endless regions of faint green and blue sky- 
land. Night drew on, and the billowy 
clouds gathered again black and menac- 
ing. The booming thunder seemed to call 
up its hoarse voice from amid the deep 
ravines of the Abruzzi, or from the lofty 
peaks of solitary Soracte. On it came, 
unrolling its terrors, till the whole air was 
filled with awful sound like a mighty 
Presence ; and suddenly the lightning 
scattered its characters of silver over the 
sea and the sleeping land^ waking up a 
thousand objects into vision clear and vivid^ 
like a thought of the awfulness of God shed 
suddenly on an unconscious world. But 
down again into the deep-rooted mountains, 
or the fathomless sea the voice of the storm 
had dropped^ and for a few moments all 
lay in utter darkness and utter silence, till 
again the mysterious messenger wakes up 
in thunder and in glare, and repeats his 
wordless prophecies far into the shuddering 


Thus the angelic architects and land- 
scape-painters of the sky blazon forth the 
glories of creation above the plains of the 
Eternal City, and round the dark d.ome of 
the great cathedral of the world. 

Lord Clifford had fallen into the dreamy 
inactivity of a man who from an overwhelm- 
ing sorrow finds himself suddenly stranded 
on the shores of life, and feels that chart 
and pilot are lost, while the waters idly lap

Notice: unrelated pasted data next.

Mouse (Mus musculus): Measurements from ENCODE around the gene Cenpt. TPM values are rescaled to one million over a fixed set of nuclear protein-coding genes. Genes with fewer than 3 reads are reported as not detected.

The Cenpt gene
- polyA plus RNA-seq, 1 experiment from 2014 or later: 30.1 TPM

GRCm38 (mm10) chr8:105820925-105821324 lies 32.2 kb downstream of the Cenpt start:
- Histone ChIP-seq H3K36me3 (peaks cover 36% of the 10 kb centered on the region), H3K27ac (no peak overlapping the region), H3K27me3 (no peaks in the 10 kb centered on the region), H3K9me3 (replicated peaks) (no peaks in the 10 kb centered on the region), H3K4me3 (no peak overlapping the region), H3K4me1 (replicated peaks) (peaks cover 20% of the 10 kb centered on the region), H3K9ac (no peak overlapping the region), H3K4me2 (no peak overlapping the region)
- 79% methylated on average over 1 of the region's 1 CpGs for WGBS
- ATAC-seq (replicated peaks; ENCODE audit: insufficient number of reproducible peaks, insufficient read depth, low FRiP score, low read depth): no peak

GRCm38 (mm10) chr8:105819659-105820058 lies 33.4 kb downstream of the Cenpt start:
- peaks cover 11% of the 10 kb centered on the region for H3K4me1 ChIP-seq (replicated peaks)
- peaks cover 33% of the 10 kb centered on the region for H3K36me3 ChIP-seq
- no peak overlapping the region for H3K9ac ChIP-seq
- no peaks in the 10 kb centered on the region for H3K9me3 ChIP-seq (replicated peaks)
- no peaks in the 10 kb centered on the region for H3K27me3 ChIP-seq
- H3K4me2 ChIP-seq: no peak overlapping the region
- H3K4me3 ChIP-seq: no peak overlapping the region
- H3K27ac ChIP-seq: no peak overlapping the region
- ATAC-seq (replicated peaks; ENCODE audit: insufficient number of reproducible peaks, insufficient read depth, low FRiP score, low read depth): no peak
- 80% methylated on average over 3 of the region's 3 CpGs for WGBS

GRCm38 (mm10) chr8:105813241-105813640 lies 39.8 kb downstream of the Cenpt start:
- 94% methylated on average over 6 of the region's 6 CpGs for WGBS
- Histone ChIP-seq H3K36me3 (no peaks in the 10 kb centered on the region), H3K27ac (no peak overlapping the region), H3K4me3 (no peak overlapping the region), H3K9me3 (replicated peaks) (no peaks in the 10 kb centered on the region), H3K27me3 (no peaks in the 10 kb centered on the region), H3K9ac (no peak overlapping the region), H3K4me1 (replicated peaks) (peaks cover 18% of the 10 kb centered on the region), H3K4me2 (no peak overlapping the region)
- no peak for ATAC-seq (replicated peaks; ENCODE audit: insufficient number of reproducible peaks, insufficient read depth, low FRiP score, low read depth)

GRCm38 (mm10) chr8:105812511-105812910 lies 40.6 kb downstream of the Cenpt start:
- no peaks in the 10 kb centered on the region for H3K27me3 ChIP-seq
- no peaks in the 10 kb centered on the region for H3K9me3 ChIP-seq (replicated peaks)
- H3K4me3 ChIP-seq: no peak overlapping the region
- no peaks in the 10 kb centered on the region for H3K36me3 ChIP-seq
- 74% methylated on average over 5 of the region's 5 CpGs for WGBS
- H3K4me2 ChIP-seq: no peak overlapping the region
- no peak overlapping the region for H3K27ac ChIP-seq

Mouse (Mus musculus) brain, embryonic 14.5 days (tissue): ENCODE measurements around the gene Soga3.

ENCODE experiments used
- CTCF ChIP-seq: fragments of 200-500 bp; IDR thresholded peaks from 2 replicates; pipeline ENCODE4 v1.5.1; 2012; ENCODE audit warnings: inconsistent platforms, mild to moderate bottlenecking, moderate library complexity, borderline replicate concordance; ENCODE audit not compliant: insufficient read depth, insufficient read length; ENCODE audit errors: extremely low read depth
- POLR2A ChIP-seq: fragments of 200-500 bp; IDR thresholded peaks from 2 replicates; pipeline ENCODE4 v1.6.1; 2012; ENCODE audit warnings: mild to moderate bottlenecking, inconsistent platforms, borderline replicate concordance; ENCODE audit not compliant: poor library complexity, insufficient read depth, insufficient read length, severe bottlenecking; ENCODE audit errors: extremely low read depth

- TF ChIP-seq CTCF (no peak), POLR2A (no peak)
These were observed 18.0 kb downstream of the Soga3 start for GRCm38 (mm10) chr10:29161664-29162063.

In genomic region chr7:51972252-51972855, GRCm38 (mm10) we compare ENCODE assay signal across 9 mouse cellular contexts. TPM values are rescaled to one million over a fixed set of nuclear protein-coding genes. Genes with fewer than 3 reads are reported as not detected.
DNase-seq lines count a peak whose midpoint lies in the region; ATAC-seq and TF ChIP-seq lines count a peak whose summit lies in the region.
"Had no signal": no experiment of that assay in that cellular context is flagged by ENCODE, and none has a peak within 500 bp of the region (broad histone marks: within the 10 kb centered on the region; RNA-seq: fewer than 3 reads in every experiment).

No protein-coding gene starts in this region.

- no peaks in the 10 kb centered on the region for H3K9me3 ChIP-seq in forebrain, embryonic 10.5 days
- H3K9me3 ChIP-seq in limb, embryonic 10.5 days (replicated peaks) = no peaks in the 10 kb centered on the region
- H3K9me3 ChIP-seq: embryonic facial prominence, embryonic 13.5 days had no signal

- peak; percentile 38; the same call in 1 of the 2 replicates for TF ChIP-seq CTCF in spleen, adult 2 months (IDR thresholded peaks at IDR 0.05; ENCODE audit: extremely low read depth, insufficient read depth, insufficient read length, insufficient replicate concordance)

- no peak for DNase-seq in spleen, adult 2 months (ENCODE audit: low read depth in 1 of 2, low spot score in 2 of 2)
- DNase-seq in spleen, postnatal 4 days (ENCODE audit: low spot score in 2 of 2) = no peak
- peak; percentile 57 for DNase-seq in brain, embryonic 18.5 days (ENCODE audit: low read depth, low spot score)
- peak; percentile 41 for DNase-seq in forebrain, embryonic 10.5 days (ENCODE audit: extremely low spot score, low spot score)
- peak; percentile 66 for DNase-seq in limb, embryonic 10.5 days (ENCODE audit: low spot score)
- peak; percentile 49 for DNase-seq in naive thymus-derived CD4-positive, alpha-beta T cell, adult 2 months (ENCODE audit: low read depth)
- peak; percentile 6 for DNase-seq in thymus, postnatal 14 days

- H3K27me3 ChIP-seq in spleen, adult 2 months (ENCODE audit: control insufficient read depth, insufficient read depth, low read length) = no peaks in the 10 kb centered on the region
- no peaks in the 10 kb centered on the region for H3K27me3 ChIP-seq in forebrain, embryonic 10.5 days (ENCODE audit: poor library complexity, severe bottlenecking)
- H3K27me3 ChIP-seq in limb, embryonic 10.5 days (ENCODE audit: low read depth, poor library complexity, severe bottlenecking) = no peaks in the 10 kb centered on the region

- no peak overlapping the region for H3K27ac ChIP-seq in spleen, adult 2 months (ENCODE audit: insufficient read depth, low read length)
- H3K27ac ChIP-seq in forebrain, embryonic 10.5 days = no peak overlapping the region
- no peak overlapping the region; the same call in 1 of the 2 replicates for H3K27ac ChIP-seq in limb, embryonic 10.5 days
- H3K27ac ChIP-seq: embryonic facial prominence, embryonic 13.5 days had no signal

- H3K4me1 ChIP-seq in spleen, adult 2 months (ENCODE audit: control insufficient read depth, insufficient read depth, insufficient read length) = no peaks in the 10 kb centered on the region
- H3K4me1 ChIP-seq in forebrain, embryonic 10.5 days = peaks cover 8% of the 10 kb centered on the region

the beams of his useless vessel. There are 
some minds to whom sorrow, far more than 
joy, is an incentive to fresh action. In the 
dirge of each buried hopfe their quick ear 
detects a trumpet-call to be up and doing. 
They are souls who have an overwhelming 
sense of the awful responsibility of life, and 
of the claims of the Divine Master. As the 
affections of life drop from time to time 
into the grave, or — ah! far sadder still — 
into the bitterer, death of separation and 
estrangement, they count one shackle less 
to earth, one link nearer to heaven. The 
depth of their anguish is the altitude of 


their courage. They rally so soon, they 
live on so vigorous, that common men call 
them unfeeling, just as the crumbling sand- 
stone might call the diamond hard. One 
beat of a heart like that is worth twenty 
flutters of a weaker nature. They are 
the stuff the saints are made of. Let us 
shade our eyes, and praise the God of the 
strong — Lord Clifford was not among them. 
He had never known (how should he, see- 
ing he could not fathom her character), 
how much of his force was derived from